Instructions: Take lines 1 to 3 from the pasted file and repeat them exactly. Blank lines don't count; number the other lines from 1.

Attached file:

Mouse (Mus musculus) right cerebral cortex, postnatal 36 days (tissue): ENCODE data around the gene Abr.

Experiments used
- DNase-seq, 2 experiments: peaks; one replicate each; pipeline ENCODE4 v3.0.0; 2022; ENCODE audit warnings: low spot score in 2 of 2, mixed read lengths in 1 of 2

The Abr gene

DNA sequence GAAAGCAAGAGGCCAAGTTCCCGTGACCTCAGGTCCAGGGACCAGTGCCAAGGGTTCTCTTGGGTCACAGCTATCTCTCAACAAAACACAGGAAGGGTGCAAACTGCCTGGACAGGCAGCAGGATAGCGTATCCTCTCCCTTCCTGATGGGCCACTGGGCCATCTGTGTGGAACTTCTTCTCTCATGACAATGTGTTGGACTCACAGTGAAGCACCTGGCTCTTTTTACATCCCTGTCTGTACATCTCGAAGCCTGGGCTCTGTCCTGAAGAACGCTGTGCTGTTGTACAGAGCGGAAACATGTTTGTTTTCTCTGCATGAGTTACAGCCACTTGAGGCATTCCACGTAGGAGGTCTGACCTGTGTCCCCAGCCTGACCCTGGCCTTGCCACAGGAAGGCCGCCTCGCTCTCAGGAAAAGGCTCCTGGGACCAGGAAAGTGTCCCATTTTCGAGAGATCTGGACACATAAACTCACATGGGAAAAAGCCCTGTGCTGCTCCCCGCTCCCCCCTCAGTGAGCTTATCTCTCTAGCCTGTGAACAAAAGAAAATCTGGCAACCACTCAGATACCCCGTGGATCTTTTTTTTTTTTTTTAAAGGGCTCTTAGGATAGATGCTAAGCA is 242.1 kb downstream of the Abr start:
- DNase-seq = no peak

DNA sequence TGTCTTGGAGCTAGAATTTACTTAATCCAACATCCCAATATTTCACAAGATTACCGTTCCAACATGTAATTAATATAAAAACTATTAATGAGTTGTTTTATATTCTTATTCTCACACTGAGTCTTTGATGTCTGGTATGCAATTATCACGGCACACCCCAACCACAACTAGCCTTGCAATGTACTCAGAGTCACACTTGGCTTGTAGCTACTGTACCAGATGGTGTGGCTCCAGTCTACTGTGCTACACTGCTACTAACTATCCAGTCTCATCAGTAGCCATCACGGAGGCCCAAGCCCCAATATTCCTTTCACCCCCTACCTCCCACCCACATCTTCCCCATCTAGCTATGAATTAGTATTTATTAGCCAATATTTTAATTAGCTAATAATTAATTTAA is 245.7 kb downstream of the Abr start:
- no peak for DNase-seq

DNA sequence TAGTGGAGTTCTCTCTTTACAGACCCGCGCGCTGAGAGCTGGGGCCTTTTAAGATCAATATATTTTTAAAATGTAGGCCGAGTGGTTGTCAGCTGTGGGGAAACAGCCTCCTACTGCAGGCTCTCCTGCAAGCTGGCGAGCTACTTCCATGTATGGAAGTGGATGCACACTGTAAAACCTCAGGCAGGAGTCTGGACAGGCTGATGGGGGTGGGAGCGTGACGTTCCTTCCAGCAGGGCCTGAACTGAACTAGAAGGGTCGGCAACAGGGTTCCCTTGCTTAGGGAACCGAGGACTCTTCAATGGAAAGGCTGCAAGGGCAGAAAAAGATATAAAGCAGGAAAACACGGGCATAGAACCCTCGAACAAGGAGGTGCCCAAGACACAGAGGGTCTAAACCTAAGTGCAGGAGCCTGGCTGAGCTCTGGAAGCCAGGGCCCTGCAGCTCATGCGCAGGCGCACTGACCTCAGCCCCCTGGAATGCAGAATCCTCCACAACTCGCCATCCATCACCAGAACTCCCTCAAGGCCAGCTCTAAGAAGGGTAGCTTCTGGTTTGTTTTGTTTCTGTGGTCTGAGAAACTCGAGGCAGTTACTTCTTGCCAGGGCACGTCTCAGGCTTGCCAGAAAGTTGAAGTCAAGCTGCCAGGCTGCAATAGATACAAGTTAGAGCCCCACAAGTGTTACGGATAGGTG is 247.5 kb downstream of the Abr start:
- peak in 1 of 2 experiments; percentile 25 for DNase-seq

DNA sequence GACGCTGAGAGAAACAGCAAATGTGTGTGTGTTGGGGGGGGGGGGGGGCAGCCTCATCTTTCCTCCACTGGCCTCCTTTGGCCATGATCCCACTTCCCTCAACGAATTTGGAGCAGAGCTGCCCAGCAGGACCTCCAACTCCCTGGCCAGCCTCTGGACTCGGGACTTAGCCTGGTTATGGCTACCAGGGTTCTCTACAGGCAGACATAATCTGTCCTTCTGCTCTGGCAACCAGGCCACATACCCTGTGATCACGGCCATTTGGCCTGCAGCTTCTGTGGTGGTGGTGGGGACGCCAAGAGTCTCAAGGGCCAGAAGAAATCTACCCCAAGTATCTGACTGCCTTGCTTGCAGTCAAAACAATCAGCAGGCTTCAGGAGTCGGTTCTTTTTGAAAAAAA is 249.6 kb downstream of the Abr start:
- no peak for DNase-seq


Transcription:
Mouse (Mus musculus) right cerebral cortex, postnatal 36 days (tissue): ENCODE data around the gene Abr.

Experiments used
- DNase-seq, 2 experiments: peaks; one replicate each; pipeline ENCODE4 v3.0.0; 2022; ENCODE audit warnings: low spot score in 2 of 2, mixed read lengths in 1 of 2